In addition to the list below, the Association of American Law Schools has compiled a list of law schools offering assistance to displaced students. [2] As conditions vary by college, interested parties should contact the Office of Admissions at the school in question for specific requirements and up-to-date details.

The Association of American Medical Colleges is coordinating alternatives for medical students and residents displaced by Hurricane Katrina. [3]

ResCross.net is acting as a central interactive hub for establishing research support in times of emergency. With so many scientists affected by Hurricane Katrina, ResCross is currently focused on providing information to identify sources of emergency support as quickly as possible. [4]

With so many scientists affected by Hurricane Katrina, ResCross is currently focused on providing information to identify sources of emergency support as quickly as possible.

Physics undergraduates, grad students, faculty and high school teachers can be matched up with housing and jobs at universities, schools and industry. [5] From the American Association of Physics Teachers, the Society of Physics Students, the American Institute of Physics and the American Physical Society.

If you are seeking or providing assistance, please use this site to find information on research support, available lab space/supplies, resources, guidelines and most importantly to communicate with fellow researchers.

The following is a partial list, sorted by location.

Alabama |Alaska |Arizona |Arkansas |California |Colorado |Connecticut |Delaware |District of Columbia |Florida |Georgia |Hawaii |Idaho |Illinois |Indiana |Iowa |Kansas |Kentucky |Louisiana |Maine |Maryland |Massachusetts |Michigan |Minnesota |Mississippi |Missouri |Montana |Nebraska |Nevada |New Hampshire |New Jersey |New Mexico |New York |North Carolina |North Dakota |Ohio |Oklahoma |Oregon |Pennsylvania |Rhode Island |South Carolina |South Dakota |Tennessee |Texas |Utah |Vermont |Virginia |Washington |West Virginia |Wisconsin |Wyoming |Canada

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Study: Socialized Canadian surgery half the U.S. cost with same results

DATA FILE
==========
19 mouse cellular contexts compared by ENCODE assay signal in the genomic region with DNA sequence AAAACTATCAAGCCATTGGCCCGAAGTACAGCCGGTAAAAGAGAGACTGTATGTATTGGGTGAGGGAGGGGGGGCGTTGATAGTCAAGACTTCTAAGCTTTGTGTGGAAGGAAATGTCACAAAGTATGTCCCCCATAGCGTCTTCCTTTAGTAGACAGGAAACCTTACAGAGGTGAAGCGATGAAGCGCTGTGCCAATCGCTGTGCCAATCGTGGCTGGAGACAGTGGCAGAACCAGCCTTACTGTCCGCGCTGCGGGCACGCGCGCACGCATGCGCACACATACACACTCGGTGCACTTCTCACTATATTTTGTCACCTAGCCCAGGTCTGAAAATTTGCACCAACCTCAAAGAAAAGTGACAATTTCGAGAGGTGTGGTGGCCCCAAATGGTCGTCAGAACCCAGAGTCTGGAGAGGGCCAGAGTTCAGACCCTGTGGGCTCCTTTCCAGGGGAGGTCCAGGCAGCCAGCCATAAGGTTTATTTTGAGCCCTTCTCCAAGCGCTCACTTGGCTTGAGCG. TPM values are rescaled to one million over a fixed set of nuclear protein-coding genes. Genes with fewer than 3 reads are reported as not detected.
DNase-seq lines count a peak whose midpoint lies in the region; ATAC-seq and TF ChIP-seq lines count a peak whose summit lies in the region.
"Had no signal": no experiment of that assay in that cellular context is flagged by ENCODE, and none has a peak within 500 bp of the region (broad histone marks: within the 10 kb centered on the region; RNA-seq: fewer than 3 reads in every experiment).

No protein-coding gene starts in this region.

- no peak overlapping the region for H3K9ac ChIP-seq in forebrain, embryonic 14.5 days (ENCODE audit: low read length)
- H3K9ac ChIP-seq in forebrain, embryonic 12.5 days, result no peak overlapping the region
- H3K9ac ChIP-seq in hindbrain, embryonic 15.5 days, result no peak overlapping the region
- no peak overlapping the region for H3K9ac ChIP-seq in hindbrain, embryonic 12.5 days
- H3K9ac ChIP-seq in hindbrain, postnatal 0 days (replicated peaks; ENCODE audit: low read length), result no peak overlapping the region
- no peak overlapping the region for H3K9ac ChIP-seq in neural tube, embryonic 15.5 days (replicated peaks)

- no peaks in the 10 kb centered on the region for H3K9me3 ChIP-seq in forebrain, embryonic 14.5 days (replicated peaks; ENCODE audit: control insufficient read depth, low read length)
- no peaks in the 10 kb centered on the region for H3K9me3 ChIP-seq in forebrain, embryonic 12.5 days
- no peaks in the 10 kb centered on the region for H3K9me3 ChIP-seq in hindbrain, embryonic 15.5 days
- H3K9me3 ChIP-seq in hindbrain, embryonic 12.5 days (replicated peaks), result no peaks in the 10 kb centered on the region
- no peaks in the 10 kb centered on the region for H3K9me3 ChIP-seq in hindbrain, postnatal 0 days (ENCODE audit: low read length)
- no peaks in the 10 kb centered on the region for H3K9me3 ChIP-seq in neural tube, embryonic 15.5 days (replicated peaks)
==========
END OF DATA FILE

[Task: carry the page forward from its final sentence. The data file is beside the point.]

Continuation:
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Study: Socialized Canadian surgery half the U.S. cost with same results

By |

Wednesday, July 13, 2005

Americans pay twice as much for heart-bypass surgery as the socialized Canadian system, with no difference in outcome, according to today’s issue of the Archives of Internal Medicine in a study funded by American drug company, Pfizer Inc.. The research found that heart bypass surgery costs an average of $10,373 in Canada, compared with $20,673 in the United States. Even though the costs were double in the United States, the rate of complications and death following bypass surgery was similar.

High administrative costs and overtreatment are usually blamed for the higher cost in the profit-driven U.S. system. Americans spent $5,635 per capita on health care in 2003, while only $3,003 was spent by Canadians. Health spending accounts for almost 15 per cent of gross domestic product in the U.S. and just under 10 per cent in Canada; while at the same time, all Canadian residents are full covered. In addition, the average Canadian lives 2 years longer than the average American.

This is one of the first studies directly comparing the costs of surgery in Canada and the United States and it reinforces the view of Dr. Mark Eisenberg, head of cardiovascular epidemiology at Jewish General Hospital in Montreal; “The conventional wisdom is that health care is much more expensive in the U.S. and the conventional wisdom is right.” by finding that Canada’s socialized system is far more cost efficient than the U.S. model.

The cost of medications used to treat bypass patients were as much as 68 percent greater in the U.S. than in Canada and the cost of a surgical bed was 36 percent greater in the U.S.. In Canada, nursing accounted for 44 percent of the treatment costs, compared with 21 percent in the U.S. and patients stayed longer in hospital following surgery in Canada.

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Hidden treasure worth billions of dollars discovered in Indian temple

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Hidden treasure worth billions of dollars discovered in Indian temple

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Monday, July 4, 2011